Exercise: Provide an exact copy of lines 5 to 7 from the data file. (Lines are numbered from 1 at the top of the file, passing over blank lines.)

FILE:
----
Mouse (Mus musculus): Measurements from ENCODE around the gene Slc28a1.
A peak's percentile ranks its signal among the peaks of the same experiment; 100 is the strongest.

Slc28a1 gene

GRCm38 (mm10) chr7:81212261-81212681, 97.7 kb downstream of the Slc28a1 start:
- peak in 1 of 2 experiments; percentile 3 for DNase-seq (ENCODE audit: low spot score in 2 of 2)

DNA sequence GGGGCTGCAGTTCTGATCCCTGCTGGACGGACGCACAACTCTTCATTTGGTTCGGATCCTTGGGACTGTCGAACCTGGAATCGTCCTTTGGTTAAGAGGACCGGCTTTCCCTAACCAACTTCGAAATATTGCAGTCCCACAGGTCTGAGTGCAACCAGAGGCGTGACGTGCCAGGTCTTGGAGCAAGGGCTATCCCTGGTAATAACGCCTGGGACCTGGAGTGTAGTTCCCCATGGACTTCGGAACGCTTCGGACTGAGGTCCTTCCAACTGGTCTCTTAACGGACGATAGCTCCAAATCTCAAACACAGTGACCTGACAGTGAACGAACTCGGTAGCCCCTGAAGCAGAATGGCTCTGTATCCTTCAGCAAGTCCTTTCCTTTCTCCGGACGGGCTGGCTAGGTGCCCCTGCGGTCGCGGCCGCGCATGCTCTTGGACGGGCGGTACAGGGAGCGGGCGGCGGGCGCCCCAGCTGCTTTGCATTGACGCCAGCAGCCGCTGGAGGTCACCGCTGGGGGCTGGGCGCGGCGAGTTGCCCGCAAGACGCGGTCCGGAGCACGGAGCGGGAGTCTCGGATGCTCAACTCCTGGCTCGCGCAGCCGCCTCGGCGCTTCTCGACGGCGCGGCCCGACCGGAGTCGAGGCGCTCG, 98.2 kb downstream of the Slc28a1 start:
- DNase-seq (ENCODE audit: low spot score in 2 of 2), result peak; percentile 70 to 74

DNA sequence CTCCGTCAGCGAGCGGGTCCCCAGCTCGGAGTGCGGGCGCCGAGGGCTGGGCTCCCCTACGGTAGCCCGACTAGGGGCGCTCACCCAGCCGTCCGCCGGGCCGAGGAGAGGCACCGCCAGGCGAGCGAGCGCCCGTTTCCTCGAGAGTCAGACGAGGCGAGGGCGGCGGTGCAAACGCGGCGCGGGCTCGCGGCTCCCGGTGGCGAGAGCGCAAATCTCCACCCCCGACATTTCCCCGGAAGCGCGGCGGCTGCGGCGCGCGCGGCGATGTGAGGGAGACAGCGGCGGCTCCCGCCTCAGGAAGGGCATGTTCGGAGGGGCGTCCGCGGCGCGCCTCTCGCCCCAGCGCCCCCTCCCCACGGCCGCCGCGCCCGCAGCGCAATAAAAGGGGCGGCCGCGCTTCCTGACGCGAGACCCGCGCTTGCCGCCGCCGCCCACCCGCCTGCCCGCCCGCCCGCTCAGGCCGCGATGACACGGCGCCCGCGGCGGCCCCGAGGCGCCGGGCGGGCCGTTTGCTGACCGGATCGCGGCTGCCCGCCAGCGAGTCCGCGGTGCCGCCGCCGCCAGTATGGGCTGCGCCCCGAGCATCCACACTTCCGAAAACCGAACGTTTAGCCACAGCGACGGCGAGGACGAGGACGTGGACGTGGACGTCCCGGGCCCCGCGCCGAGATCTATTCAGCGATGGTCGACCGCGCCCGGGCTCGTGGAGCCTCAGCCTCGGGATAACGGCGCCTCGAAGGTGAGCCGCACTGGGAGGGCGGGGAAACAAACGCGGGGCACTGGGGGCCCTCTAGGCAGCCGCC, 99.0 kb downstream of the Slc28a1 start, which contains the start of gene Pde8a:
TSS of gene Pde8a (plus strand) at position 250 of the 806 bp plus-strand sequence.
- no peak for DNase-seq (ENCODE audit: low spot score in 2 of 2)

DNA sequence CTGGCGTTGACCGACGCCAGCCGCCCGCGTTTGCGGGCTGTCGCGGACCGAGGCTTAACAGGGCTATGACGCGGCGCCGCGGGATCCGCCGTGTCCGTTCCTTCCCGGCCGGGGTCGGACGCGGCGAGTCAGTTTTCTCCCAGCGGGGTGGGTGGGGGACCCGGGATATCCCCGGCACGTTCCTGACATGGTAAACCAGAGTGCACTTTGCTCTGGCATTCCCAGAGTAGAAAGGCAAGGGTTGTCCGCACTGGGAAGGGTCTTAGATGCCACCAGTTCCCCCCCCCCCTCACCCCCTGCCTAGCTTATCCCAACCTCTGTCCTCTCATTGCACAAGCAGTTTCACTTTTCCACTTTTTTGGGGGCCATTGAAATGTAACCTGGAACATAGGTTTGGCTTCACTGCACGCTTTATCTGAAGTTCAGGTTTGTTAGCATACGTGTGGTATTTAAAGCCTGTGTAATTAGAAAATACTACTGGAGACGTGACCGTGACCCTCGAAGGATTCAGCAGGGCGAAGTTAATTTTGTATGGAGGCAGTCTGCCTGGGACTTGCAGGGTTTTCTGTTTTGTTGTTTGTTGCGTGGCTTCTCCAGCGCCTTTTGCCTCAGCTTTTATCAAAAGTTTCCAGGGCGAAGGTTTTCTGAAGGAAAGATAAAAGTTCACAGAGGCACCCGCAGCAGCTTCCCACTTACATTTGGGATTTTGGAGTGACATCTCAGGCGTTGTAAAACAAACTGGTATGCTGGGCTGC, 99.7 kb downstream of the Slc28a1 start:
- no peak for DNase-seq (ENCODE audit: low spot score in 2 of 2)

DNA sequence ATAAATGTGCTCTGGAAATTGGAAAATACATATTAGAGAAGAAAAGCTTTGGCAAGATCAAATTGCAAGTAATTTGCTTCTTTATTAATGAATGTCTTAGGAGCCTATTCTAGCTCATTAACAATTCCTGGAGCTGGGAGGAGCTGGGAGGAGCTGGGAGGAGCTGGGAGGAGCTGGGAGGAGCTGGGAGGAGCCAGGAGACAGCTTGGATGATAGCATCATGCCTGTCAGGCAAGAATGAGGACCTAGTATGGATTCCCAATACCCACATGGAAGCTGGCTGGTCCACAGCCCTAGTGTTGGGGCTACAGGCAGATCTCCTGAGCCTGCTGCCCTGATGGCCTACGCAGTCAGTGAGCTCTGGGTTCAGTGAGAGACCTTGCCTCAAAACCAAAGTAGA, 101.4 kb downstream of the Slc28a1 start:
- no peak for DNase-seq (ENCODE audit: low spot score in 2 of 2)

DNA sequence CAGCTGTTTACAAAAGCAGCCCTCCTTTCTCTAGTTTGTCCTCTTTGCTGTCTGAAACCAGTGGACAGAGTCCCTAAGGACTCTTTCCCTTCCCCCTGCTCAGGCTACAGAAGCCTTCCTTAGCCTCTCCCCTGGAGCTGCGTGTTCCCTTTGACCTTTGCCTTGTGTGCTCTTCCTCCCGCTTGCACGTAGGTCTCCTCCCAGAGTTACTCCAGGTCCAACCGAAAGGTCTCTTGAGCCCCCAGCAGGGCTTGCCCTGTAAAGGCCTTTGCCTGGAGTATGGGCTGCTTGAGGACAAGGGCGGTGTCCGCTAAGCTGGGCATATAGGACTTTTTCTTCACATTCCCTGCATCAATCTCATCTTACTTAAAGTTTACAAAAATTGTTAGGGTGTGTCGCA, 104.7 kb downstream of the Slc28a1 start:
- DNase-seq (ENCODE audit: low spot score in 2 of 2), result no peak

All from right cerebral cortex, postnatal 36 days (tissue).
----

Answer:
- peak in 1 of 2 experiments; percentile 3 for DNase-seq (ENCODE audit: low spot score in 2 of 2)

DNA sequence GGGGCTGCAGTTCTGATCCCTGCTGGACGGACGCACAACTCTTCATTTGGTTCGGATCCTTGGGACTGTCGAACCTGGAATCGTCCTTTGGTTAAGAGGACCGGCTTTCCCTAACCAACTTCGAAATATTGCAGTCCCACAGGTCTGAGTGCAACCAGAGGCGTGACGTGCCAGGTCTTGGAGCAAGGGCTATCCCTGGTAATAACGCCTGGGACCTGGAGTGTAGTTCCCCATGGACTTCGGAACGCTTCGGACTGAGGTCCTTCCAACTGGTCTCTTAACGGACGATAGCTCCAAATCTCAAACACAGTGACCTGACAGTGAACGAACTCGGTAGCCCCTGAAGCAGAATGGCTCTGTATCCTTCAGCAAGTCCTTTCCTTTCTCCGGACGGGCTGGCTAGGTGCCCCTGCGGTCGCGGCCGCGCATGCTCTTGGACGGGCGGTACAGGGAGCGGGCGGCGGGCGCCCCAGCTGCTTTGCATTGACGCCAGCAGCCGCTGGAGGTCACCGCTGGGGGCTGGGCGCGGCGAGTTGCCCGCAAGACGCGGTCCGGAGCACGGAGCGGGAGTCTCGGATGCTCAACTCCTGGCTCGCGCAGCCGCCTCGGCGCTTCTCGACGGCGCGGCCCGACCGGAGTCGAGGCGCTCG, 98.2 kb downstream of the Slc28a1 start:
- DNase-seq (ENCODE audit: low spot score in 2 of 2), result peak; percentile 70 to 74